Job status (ref. Full-time job)
Not full-time job
Household income (ref. > 10,000,000 yen)
< 10,000,000 yen
< 5,000,000 yen
Associations between household income and attaining the PA recommendations among normal-weight and overweight men
Associations between household income and attaining PA recommendations according to BMI status
150 minutes of total PA
150 minutes of walking
OR (95% CI)
OR (95% CI)
OR (95% CI)
OR (95% CI)
> 10,000,000 yen
< 10,000,000 yen
< 5,000,000 yen
This study examined the patterns and socio-demographic correlates of self-reported PA among normal-weight and overweight men. The results revealed that both self-reported PA patterns and associated correlates in overweight men were different from those in normal-weight men, which is consistent with the findings of previous studies [15, 18]. Our results imply that BMI status should be considered when developing more effective intervention approaches to PA among Japanese men.
With regard to the prevalence of attaining 150 minutes per week of total PA, walking, and MVPA, no significant differences were found in total PA and walking among the BMI subgroups; however, overweight men were significantly less likely to achieve 150 minutes of MVPA than normal-weight men. Numerous studies have reported that overweight or obese individuals spend less time on PA and are less likely than normal-weight individuals to meet the minimum recommended level of PA [13, 14, 19–21]. However, few studies have stratified PA time into walking and MVPA, yet this division provides a better understanding of the patterns of walking and MVPA when developing effective PA intervention strategies. Using objective PA measurements, one study showed that overweight or obese children had a distinct pattern of daily MVPA compared with normal-weight children . Furthermore, behavioral preferences for sedentary behavior or light activity have been reported among overweight and obese individuals . A possible explanation for the latter result is that owing to their poor physical condition, it may be more difficult for overweight men to engage in MVPA (e.g., leisure-time PA, sports, and vigorous types of recreational activities) compared with walking .
Regardless of weight status, men who had lower household income were less likely to attain 150 minutes of total PA and walking, which is consistent with previous findings [9, 10]. In addition, men without a full-time job were more likely to achieve 150 minutes of MVPA. This finding has not been demonstrated in previous studies [9, 10]. A possible explanation for this result is that job status may be related to whether men have available or limited opportunity to engage in MVPA (e.g., leisure-time PA, sports, and vigorous types of recreational activities) in their leisure time.
In logistic regression models, the interactions between BMI and five socio-demographic variables (age, marital status, educational level, job status, and household income) separately for the three PA outcome variables were tested based on likelihood ratio tests. Only household income was revealed as a different socio-demographic correlate of PA between normal-weight and overweight men. Consistent with the findings of a Brazilian study , we did not observe an interaction between BMI and age. In contrast, an interaction between BMI and education, which was identified in that study , was not observed in the present study. In addition, previous studies have indicated that adults with a higher household income were more likely to be physically active [9, 10]. However, there has been no discussion or analysis as to whether this association differs according to BMI status. A possible mechanism underlying the observed significance in household income only among normal-weight men is that household income may not be a barrier or facilitator for overweight men to engage in walking compared with normal-weight men. Therefore, the findings of the present study suggest that correlates of specific PA may vary according to BMI status.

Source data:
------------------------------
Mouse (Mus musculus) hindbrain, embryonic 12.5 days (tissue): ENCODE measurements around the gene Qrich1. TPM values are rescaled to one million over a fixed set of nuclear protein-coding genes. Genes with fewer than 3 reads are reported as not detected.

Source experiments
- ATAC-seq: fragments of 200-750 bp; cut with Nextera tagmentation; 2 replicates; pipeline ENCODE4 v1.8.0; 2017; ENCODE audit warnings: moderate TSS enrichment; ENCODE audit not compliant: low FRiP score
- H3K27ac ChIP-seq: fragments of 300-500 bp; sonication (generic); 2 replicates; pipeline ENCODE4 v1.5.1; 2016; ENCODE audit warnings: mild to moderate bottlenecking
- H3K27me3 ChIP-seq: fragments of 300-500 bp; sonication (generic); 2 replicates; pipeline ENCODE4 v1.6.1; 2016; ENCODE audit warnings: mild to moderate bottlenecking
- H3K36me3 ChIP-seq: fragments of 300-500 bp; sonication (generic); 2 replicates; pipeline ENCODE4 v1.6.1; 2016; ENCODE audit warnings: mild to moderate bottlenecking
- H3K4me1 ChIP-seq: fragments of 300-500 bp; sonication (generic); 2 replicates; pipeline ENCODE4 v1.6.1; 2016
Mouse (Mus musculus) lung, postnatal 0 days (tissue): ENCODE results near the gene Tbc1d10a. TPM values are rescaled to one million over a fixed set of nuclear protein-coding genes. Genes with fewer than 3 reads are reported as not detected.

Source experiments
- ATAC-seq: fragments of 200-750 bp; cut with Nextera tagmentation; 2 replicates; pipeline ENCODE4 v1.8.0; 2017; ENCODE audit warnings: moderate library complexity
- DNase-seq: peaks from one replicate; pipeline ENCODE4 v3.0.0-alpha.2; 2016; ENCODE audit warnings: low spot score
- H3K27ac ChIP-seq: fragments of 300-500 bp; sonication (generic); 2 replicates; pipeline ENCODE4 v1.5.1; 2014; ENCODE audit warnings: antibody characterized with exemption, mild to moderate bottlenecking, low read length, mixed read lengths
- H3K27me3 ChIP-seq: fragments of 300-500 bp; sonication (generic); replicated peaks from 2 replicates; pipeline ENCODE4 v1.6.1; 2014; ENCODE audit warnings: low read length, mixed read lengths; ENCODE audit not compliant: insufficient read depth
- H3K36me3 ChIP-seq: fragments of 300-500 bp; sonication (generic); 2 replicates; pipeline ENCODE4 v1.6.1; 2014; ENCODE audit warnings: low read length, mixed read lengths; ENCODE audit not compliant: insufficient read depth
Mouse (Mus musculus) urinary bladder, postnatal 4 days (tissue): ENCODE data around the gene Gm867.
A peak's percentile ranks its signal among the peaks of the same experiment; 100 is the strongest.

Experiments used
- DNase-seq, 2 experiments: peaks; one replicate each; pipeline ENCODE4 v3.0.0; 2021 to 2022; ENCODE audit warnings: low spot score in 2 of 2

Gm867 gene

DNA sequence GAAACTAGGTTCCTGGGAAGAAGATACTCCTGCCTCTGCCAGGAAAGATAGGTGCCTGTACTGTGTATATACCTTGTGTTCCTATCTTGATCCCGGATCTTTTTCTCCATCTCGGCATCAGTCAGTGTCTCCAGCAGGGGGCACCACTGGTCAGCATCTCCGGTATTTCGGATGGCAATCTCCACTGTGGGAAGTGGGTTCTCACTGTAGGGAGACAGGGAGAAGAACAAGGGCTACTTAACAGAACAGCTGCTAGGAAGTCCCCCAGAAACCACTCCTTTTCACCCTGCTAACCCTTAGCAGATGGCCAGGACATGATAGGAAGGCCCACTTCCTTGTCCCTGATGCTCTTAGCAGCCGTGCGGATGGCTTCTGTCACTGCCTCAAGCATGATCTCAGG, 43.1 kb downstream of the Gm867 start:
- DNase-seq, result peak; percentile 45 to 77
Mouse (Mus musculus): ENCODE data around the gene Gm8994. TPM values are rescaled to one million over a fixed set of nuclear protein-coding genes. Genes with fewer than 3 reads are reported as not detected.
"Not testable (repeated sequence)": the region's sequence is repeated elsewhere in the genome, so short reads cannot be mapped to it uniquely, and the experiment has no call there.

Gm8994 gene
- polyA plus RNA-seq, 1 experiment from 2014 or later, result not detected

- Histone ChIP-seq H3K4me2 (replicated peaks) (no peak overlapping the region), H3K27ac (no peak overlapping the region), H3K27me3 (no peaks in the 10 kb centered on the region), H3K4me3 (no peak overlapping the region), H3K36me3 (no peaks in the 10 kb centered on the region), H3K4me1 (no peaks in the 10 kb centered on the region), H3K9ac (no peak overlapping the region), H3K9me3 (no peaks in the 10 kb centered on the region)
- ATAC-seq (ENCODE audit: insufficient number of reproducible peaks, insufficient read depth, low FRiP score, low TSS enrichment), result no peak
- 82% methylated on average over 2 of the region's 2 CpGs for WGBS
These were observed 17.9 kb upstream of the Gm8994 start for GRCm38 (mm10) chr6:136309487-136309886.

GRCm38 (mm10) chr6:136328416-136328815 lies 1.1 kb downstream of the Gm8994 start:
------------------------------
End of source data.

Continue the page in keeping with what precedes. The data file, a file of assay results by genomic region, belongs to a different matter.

Furthermore, in the subgroup analyses, household income was significantly associated with achieving 150 minutes of walking among normal-weight men, whereas no significant associations between household income and attaining 150 minutes of walking were observed among overweight men. Consistent with the findings of a Brazilian study , this result implies that socio-demographic correlates are less important in overweight than in normal-weight men and that other correlates of meeting recommended levels of PA may be more important for overweight men, such as psychosocial correlates and environmental factors.
Based on the findings of the present study, encouraging overweight men to engage in walking could be considered a gateway for them to achieve health-enhancing levels of PA. More factors associated with walking or other specific MVPA behaviors need to be further identified to develop tailored PA for overweight men. In addition, for normal-weight men, the promotion of daily walking (e.g., walking for transportation or recreation) should be targeted at those with a lower household income. Therefore, it is expected that future studies will identify the multiple levels of correlates associated with specific types of PA among normal-weight and overweight men.